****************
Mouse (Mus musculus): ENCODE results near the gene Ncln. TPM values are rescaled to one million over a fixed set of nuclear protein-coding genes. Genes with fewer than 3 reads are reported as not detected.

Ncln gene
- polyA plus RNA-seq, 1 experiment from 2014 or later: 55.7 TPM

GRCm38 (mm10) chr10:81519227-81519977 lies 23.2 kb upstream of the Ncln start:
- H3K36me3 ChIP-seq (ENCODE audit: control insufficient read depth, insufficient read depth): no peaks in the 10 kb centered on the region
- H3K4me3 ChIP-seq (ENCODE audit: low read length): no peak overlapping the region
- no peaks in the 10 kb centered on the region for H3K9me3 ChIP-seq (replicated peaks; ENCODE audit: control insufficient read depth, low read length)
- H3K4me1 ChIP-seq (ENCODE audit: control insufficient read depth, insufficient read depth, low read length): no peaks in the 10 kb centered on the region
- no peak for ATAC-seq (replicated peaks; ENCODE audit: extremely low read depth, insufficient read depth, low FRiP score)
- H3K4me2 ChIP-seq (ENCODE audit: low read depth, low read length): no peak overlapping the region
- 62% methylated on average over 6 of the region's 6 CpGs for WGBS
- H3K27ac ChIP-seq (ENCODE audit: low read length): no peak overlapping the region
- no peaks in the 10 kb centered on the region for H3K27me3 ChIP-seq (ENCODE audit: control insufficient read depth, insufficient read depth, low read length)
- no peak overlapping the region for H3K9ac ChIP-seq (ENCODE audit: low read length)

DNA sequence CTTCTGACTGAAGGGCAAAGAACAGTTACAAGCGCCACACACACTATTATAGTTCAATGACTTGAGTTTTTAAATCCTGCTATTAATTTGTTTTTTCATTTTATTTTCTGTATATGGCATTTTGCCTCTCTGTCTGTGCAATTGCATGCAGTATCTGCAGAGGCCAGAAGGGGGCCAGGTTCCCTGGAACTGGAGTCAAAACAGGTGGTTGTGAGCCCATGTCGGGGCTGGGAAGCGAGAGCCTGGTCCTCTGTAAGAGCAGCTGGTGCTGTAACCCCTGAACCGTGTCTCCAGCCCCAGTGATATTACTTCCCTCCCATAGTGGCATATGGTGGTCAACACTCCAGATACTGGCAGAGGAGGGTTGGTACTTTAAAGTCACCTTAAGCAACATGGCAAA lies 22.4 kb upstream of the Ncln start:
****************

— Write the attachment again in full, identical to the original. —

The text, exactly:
Mouse (Mus musculus): ENCODE results near the gene Ncln. TPM values are rescaled to one million over a fixed set of nuclear protein-coding genes. Genes with fewer than 3 reads are reported as not detected.

Ncln gene
- polyA plus RNA-seq, 1 experiment from 2014 or later: 55.7 TPM

GRCm38 (mm10) chr10:81519227-81519977 lies 23.2 kb upstream of the Ncln start:
- H3K36me3 ChIP-seq (ENCODE audit: control insufficient read depth, insufficient read depth): no peaks in the 10 kb centered on the region
- H3K4me3 ChIP-seq (ENCODE audit: low read length): no peak overlapping the region
- no peaks in the 10 kb centered on the region for H3K9me3 ChIP-seq (replicated peaks; ENCODE audit: control insufficient read depth, low read length)
- H3K4me1 ChIP-seq (ENCODE audit: control insufficient read depth, insufficient read depth, low read length): no peaks in the 10 kb centered on the region
- no peak for ATAC-seq (replicated peaks; ENCODE audit: extremely low read depth, insufficient read depth, low FRiP score)
- H3K4me2 ChIP-seq (ENCODE audit: low read depth, low read length): no peak overlapping the region
- 62% methylated on average over 6 of the region's 6 CpGs for WGBS
- H3K27ac ChIP-seq (ENCODE audit: low read length): no peak overlapping the region
- no peaks in the 10 kb centered on the region for H3K27me3 ChIP-seq (ENCODE audit: control insufficient read depth, insufficient read depth, low read length)
- no peak overlapping the region for H3K9ac ChIP-seq (ENCODE audit: low read length)

DNA sequence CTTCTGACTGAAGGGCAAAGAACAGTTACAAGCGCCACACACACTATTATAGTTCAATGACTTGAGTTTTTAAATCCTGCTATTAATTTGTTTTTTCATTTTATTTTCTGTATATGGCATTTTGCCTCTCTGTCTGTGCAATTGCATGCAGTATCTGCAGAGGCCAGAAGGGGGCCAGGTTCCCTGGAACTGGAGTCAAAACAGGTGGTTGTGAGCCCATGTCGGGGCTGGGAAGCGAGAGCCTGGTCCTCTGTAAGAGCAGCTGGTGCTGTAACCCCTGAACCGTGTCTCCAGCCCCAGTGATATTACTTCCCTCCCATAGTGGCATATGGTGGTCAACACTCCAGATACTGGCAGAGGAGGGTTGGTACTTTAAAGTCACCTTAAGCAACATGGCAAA lies 22.4 kb upstream of the Ncln start: